The deal was sealed for me then. I will watch every thing Buscemi ever does. I only loved him more.

And that very quality of compassion and action is powerful in Buscemi taking this role as politician and scoundrel. He managed to be violent, and greedy, decadent and loving and he supports this longform story already. I can't wait to see what happens to his character and this town.

So why a contemporary psychedlic punk rock band playing the opening segment?

At one point in the premiere episode Buscemi's character walks past a fortune teller on the boardwalk and looks in to see a gypsy reading a palm. Painted on the windows is the question "What does the future hold for you?" and we also see the words inverted. Making such a story about the past gives us a choice if we want to tell the rotten truth and we have to turn it inside out from all the romantic images we have of victory from war, lively smiling singers and dancing, the partying, good old fashioned family values that are pumped into us all the time about "the past". Inverting the time period and exploring what made some of these corrupt citizens tick might tell us how we came to our society today. Scorcese says it's the "dark side of the American Dream". (he should know, he's portrayed the dark side with genius so many times with Casino, Goodfellas and Gangs of New York) We are connected culturally with the birth of organized crime in America to this era in Atlantic City, New York and Chicago. The problems we have with education, gangsters, the stock market are related to this war between prohibitions and opportunity to live the high life that emerged full force in the 1920's. Our urban centers are a direct time capsule of the people and desires of that jazzage rising. The music that was popularized by the nightlife then is also connected to the music we listen to today. In this way, mixing visual surrealism and an innovative band, The Brian Jonestown Massacre, with a moniker reflecting the violence of our own times , seeped in drug culture, somehow makes sense.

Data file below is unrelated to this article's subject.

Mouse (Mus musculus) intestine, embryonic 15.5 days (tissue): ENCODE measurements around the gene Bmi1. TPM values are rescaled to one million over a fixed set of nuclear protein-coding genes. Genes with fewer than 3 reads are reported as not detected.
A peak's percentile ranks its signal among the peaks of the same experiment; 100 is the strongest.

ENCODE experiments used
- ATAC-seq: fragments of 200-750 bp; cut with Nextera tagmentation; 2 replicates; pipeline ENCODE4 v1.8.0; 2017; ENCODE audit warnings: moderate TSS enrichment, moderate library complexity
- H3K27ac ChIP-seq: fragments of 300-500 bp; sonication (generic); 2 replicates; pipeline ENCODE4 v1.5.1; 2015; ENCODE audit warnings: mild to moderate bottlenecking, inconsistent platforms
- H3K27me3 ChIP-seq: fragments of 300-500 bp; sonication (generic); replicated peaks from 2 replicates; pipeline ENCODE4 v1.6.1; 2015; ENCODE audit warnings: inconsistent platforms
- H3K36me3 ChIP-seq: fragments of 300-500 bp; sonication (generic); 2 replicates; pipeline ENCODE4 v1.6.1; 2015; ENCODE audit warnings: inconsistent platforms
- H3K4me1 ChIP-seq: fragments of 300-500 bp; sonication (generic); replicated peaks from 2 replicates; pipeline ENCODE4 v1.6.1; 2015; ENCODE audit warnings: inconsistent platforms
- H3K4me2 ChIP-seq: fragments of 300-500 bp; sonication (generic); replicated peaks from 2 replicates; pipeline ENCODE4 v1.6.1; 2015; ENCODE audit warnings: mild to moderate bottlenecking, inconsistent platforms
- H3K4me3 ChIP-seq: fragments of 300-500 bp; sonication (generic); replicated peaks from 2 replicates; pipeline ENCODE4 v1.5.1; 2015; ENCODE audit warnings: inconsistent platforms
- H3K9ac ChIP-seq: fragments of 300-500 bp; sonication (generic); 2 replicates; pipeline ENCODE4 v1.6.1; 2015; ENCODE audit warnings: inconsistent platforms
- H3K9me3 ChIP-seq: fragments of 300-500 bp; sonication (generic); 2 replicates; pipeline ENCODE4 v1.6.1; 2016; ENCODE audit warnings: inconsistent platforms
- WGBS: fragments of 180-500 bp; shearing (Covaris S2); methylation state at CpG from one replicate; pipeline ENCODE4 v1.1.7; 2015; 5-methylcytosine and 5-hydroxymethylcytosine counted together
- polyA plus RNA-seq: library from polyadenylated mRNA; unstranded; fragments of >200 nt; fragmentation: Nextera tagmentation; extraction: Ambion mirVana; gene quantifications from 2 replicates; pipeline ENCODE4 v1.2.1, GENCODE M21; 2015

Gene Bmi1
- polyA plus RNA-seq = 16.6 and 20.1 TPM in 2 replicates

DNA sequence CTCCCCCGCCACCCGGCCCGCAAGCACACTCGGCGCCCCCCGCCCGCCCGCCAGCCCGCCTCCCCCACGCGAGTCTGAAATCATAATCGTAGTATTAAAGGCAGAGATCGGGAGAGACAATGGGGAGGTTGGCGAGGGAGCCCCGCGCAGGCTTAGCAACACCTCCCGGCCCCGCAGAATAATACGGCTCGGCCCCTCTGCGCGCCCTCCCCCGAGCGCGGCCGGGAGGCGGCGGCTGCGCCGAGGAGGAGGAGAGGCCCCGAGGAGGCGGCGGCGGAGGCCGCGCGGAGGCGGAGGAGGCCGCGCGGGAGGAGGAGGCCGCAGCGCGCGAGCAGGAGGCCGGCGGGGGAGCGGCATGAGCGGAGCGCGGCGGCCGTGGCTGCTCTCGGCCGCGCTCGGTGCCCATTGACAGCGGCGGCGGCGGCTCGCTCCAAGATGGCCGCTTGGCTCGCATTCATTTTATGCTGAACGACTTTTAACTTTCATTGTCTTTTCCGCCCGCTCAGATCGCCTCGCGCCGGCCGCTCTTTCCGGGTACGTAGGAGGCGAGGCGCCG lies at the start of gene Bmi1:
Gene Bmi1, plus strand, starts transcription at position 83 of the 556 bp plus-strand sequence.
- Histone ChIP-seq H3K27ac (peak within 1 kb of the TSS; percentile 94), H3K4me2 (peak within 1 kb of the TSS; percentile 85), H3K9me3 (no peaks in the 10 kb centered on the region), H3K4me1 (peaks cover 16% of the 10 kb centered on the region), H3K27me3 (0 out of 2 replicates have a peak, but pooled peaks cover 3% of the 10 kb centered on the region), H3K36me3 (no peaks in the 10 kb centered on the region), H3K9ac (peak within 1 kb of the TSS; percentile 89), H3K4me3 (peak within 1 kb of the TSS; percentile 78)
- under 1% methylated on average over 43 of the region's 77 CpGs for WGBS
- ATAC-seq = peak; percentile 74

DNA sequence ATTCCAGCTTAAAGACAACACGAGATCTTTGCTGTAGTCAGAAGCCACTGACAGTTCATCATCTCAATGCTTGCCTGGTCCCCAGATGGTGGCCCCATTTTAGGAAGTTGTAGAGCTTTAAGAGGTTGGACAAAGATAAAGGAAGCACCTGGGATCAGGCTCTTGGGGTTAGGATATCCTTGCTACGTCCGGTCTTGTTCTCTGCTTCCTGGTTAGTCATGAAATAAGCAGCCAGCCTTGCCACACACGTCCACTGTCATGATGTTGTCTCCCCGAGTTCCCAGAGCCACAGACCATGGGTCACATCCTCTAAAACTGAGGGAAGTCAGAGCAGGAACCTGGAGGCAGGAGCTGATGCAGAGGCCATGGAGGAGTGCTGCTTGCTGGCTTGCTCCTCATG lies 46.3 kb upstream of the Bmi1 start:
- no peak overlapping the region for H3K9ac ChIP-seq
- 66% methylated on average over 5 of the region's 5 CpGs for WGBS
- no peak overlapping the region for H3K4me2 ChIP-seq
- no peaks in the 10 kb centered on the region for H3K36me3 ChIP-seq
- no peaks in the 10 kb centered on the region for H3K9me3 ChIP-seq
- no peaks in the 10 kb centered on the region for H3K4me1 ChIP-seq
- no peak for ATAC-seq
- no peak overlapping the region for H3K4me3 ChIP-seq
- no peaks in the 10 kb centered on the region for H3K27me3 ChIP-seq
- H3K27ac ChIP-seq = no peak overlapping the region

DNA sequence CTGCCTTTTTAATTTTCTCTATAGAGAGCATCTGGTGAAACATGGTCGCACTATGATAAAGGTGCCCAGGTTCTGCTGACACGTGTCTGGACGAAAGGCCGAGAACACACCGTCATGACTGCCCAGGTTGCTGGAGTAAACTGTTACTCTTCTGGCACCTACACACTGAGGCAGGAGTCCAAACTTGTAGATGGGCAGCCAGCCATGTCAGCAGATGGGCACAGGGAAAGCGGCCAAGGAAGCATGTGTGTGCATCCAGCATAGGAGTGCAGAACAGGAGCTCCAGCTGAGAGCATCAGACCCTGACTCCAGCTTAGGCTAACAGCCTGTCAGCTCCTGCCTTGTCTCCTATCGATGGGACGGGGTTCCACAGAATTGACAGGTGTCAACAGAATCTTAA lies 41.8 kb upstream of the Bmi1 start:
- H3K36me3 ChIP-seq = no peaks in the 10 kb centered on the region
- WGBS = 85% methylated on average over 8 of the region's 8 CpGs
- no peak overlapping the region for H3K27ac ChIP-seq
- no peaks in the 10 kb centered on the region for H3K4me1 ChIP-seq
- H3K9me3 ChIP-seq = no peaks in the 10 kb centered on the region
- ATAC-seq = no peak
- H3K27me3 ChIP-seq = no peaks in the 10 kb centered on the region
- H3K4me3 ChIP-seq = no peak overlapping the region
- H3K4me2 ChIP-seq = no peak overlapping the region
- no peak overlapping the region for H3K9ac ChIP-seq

Captain Karen said...

Most of my friends can't understand why I've always thought Steve Buscemi was wicked super sexy. Heck, I can't even put into words what it is; all I know ... he just IS.

mister anchovy said...

I like Steve Buscemi's work too. He even did some excellent directorial work on the Sopranos.